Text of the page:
In this video, representatives from the World Bank, GEF, and City of Johannesburg discuss the impact of geospatial tools on urban planning.

Many urban residents these days will find it hard to imagine a life without mobile apps that help us locate a restaurant, hail a cab, or find a subway station—usually in a matter of seconds. If geospatial technology and data already make our everyday lives this easier, imagine what they can do for our cities: for example, geospatial data on land-use change and built-up land expansion can provide for more responsive urban planning, while information on traffic conditions, road networks, and solid waste sites can help optimize management and enhance the quality of urban living.

The “urban geo-data gap”
However, information and data that provide the latest big picture on urban land and services often fail to keep up with rapid population growth and land expansion. This is especially the case for cities in developing countries—home to the fastest growing urban and vulnerable populations.

What if…we could help cities more effectively plan a lower-carbon future?

Stephen Hammer's picture

If climate change were a jigsaw puzzle, cities would be a key piece right at the center of it. This was reinforced by more than 100 countries worldwide, which highlighted cities as a critical element of their greenhouse gas (GHG) emission reduction strategies in their national climate plans (aka INDCs) submitted to the UNFCCC in 2015.

Since the ensuing signing of the Paris Agreement, these countries have shifted gear to focus on turning their climate plans into actions. What if, as many of us may wonder, we could find a cost-effective and efficient way to help put cities—in developing and developed countries alike—onto a low-carbon path of growth?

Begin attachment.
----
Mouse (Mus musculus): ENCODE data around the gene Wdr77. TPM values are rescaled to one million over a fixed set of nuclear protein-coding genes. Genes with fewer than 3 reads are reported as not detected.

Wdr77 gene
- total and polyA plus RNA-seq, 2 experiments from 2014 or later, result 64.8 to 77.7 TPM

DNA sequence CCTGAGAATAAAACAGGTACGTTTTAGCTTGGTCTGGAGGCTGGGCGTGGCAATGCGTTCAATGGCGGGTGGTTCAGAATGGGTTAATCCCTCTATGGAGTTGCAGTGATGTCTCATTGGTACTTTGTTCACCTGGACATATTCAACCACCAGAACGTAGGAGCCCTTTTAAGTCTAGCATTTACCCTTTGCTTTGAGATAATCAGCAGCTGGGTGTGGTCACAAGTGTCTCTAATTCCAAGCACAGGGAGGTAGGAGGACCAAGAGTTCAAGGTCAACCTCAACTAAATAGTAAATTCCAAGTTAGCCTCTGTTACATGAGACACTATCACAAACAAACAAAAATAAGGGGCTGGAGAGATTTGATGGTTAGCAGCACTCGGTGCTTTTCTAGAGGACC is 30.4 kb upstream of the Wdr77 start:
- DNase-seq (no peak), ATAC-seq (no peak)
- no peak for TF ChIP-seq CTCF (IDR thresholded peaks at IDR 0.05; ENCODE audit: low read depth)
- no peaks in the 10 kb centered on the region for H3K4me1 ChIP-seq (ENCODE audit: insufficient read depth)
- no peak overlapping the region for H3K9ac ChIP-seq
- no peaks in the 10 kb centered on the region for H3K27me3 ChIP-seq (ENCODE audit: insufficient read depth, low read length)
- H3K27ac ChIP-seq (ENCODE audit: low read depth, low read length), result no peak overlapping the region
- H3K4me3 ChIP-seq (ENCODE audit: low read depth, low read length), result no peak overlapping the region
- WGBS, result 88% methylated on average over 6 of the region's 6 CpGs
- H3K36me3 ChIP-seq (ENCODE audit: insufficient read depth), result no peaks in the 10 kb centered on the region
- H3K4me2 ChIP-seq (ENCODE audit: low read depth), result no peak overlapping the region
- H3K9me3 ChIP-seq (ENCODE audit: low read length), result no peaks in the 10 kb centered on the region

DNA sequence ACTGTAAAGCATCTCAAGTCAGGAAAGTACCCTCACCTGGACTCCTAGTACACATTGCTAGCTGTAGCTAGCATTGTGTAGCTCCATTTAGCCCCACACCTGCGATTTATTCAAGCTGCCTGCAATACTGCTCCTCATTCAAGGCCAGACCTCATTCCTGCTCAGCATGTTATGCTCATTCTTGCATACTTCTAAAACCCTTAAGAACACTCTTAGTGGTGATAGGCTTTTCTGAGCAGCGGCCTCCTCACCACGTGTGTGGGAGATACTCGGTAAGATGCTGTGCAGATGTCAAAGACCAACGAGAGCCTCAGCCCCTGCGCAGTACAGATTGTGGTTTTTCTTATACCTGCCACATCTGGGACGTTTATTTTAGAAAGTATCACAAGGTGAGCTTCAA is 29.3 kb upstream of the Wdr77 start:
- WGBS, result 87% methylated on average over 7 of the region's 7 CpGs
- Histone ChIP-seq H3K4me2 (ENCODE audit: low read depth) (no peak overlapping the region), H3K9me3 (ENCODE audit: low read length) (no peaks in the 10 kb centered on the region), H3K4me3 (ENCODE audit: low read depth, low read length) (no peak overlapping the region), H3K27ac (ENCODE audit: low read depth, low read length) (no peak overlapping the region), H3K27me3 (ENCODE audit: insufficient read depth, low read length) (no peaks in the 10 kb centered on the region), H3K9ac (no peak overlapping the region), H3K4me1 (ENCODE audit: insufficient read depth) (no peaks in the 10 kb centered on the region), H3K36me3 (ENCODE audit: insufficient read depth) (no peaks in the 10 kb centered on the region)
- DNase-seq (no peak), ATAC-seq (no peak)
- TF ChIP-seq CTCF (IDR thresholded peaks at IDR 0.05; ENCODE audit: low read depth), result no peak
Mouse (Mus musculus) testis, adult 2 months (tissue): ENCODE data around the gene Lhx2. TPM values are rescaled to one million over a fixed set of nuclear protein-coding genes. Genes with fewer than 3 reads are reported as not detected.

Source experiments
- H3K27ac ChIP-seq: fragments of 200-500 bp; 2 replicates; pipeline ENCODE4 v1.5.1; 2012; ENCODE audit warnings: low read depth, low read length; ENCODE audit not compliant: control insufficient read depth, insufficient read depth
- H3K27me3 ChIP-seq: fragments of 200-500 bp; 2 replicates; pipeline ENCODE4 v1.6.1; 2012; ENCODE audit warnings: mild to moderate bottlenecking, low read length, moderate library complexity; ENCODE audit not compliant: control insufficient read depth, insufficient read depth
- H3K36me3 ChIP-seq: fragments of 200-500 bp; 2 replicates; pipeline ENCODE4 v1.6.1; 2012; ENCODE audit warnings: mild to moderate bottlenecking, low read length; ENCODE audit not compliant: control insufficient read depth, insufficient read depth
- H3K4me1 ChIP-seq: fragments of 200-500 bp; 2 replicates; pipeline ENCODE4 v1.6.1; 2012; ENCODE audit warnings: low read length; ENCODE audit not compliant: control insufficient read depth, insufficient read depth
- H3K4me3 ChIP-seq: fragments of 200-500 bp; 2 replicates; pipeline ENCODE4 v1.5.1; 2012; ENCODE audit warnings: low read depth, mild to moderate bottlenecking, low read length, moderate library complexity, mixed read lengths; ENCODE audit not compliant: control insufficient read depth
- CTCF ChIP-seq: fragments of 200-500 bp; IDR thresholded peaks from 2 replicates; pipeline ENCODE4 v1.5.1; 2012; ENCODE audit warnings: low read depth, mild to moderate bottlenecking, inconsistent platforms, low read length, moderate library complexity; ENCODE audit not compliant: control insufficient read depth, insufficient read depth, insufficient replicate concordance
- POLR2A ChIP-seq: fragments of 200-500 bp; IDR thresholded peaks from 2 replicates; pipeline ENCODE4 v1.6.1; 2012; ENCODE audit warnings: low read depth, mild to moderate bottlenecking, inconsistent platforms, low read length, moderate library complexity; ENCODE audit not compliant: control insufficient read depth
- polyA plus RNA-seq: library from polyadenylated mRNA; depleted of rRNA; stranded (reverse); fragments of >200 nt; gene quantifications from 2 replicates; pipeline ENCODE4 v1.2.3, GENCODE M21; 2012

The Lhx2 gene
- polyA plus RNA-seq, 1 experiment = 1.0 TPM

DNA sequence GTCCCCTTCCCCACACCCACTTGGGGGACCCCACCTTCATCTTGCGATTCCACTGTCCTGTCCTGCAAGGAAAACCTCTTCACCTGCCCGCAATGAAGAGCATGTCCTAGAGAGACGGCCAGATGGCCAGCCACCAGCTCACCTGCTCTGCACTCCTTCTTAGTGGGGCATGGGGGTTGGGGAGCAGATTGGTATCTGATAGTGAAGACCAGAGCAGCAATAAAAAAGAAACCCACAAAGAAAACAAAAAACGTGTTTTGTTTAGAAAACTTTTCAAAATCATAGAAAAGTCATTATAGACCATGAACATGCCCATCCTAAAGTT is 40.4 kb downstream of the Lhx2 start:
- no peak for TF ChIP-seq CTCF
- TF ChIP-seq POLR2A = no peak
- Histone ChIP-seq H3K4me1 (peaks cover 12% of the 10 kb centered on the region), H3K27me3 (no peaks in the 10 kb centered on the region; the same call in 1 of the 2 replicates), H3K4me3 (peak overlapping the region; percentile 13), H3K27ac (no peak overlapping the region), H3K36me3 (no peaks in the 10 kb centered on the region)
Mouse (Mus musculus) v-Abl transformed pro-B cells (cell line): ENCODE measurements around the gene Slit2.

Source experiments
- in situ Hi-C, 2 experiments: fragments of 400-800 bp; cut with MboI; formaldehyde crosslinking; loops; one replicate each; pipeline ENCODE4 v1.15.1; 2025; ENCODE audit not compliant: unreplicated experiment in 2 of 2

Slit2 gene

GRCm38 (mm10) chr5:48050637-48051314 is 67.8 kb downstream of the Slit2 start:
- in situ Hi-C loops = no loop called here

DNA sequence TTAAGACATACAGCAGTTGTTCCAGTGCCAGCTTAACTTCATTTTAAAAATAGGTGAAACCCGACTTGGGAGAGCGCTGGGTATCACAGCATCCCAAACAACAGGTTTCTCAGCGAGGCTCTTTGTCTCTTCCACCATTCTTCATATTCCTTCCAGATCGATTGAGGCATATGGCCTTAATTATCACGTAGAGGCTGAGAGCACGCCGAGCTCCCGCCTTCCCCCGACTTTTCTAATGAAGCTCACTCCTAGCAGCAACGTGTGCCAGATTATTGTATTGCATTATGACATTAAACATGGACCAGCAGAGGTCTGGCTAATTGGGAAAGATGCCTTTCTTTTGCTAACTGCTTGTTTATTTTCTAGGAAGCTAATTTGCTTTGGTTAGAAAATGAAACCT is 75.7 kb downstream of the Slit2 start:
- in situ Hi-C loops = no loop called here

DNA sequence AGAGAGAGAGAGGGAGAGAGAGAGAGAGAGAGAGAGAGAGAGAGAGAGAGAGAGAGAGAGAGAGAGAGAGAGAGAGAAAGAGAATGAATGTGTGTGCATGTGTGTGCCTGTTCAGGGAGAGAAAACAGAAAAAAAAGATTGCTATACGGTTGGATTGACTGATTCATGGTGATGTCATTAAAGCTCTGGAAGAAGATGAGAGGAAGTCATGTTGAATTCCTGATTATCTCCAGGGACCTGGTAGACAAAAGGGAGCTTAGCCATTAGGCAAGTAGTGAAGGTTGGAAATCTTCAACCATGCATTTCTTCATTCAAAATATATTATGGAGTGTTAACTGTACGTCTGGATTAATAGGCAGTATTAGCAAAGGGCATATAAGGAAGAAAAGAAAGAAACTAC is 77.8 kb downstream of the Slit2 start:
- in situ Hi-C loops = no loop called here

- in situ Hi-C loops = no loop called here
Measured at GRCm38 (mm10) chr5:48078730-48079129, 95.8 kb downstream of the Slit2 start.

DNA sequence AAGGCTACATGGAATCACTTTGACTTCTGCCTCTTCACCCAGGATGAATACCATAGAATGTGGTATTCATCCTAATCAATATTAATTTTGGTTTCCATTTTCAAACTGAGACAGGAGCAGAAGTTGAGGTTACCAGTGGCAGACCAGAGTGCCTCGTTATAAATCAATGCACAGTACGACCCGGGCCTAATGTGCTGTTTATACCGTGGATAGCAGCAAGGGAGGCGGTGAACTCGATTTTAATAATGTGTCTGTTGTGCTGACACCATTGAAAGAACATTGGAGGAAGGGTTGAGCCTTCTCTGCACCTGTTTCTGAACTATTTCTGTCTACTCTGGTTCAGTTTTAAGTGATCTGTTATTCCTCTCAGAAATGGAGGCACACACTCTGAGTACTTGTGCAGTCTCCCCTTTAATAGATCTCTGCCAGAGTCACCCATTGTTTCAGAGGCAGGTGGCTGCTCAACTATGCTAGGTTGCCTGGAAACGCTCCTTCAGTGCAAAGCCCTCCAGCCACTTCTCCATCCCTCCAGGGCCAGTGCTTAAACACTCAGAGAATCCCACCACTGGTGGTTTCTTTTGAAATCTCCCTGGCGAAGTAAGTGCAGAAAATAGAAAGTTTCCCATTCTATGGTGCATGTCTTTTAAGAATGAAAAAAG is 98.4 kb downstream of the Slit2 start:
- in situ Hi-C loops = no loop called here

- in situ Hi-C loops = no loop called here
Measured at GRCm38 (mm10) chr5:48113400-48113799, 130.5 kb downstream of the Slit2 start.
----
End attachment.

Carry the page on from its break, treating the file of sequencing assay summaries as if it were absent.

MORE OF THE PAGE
CURB: Climate Action for Urban Sustainability, launched this Climate Week, is an attempt to do just that. A free, data-driven scenario planning tool, CURB can readily help cities identify and prioritize climate actions to reduce carbon emissions, improve overall efficiency, and boost jobs and livelihoods.

A joint vision for effective city planning

What CURB can do for cities owes very much to the inspiration and stories we have taken from them in developing the tool. It was a fortuitous few hours in early 2014 at the C40 Cities Climate Leadership Summit in Johannesburg, South Africa that really got the ball rolling on the development of CURB.

Joburg's Transit Breakthrough

News story by Gail Jennings, Johannesburg

Informal ‘jitney’ associations transcend their warload past to become shareholders in South Africa’s first-ever Bus Rapid Transit (BRT) system

JOHANNESBURG – Waiting, waiting, without facilities, still waiting, crammed, hemmed in, no brakes, no license, angry club-wielding drivers fighting for the most lucrative routes.  Weaving haphazardly through traffic at often frightening speeds. .. Scrabbling for the right coins, late, confusion, music that leaves your ears ringing, fists, bullets, escape... The stories travellers tell of their minibus taxi adventures.

Bus Rapit Transit in JohannesburgThis sort of  informal, unscheduled and unregulated taxi system still exists in most of Johannesburg.

But the 25km link between the central business district and Soweto with its 1.4 million residents is now plied by sleek red buses travelling on time and on schedule. Three years ago, the government launched Rea Vaya (“we are going”), South Africa’s first bus rapid transit system (BRT).  Rea Vaya has replaced the ramshackle minibuses with modern vehicles and an entirely different, formal operating system.